Unreached Network

Not in Kansas Anymore!

I work in an education centre for Syrian refugees who cannot access education in a traditional school. As I walked in to work on the first day of this school year when we would actually have children in the centre (in mid-May due to Covid restrictions), I went over things that were likely to happen (or not) during the day. This ‘first-day’ feeling was familiar, but one that I hadn’t had for many years since finishing teaching in the UK, and one that I wasn’t particularly enjoying! What wasn’t so familiar was the sense of being so utterly unprepared.
In the UK, at the beginning of the school year or term, I knew where everything in the classroom was, I knew where the children would be sitting and I knew what I would be teaching. Here, things were a bit different… As I walked in on that first day, I realised that I didn’t know how long the lessons were going to be, I didn’t know where the pencils were and I didn’t even know how many children there were going to be, let alone what level of English they had or where they were going to sit! This was taking ‘first day of term’ nerves up a few levels!
In the month or so since then, things have settled down slightly, or at least, I’ve got used to the general sense of chaos that is present every day. Within the first month, the classes have been organised, and reorganised, multiple times. There are multiple power cuts every day and often the internet goes down (sometimes for a few minutes, other times for an hour or more). Only yesterday, I found out that, at some point before the end of the month, we will be moving premises (assuming the new place can get fixed up in time)! But now I am learning to ‘go-with-the-flow’.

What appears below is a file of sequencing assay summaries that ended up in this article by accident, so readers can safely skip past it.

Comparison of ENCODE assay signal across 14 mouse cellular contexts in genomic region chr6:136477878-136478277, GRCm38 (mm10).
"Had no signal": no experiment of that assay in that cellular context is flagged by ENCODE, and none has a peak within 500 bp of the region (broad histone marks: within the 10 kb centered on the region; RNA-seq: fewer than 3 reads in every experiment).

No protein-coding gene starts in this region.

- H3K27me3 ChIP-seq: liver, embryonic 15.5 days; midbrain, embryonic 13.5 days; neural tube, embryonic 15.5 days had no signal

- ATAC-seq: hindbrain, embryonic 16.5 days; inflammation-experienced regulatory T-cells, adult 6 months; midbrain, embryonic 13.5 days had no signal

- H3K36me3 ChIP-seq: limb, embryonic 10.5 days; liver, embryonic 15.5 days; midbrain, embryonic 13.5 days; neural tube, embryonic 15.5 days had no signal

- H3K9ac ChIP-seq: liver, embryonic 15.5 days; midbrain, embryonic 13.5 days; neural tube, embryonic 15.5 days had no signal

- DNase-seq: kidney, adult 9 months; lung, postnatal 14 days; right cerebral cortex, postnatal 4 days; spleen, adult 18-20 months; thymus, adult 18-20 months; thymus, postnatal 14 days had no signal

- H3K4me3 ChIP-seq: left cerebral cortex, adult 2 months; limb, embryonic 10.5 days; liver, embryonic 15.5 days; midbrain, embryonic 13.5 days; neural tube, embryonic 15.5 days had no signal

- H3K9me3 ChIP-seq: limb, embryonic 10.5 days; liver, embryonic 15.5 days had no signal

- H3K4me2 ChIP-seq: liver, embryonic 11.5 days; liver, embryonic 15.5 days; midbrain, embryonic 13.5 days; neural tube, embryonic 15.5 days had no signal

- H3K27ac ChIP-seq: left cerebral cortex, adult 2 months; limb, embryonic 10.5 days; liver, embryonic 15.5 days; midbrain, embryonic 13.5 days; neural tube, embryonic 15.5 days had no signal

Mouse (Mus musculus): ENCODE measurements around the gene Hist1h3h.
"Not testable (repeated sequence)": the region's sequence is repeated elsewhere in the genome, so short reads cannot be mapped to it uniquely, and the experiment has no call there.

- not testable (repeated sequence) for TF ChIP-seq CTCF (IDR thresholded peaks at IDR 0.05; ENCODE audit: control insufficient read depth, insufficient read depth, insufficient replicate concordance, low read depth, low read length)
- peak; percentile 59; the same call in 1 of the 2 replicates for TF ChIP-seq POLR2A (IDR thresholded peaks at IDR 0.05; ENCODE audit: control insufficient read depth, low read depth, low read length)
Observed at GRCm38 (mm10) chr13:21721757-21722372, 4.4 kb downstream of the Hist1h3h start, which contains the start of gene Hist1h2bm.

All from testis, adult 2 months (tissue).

As I said in the first part of this blog, I teach in an education centre for Syrian refugee children, which is quite different to when I used to teach in England. I can recall countless times over the last couple of months where I’ve thought to myself (and even said out loud) “In England….” But then I have to remind myself that we’re not in England anymore and just as often as I can recall things that were / are better in England, I can also name things that definitely work better here!
Here, when something goes wrong, or different to what was planned, it’s normal. No one stresses out about it. The children sit patiently as we hunt for the power lead to the projector (there are 3 projectors but only one power lead) only to find it and then have the electricity cut out. In England, the children would have been bouncing off the walls!
When one of the teachers is ill, the rest of the staff change things on the fly and lessons get amalgamated so that all the children can be taught, all without the slightest hint of a grumble or complaint.
Perhaps most noticeable is the fact that the teachers are trusted to teach their subject without having to give a reason / justify every decision that they make. Not only that, but the children actually want to learn. They understand that schooling (albeit chaotic at times) is a privilege that many of their friends don’t have and, whilst they are children and can mess around at times, most of them appreciate the fact that they get to come and learn rather than working on the streets as so many other children currently have to do.
So no, we’re not in England any more but maybe that’s for the best.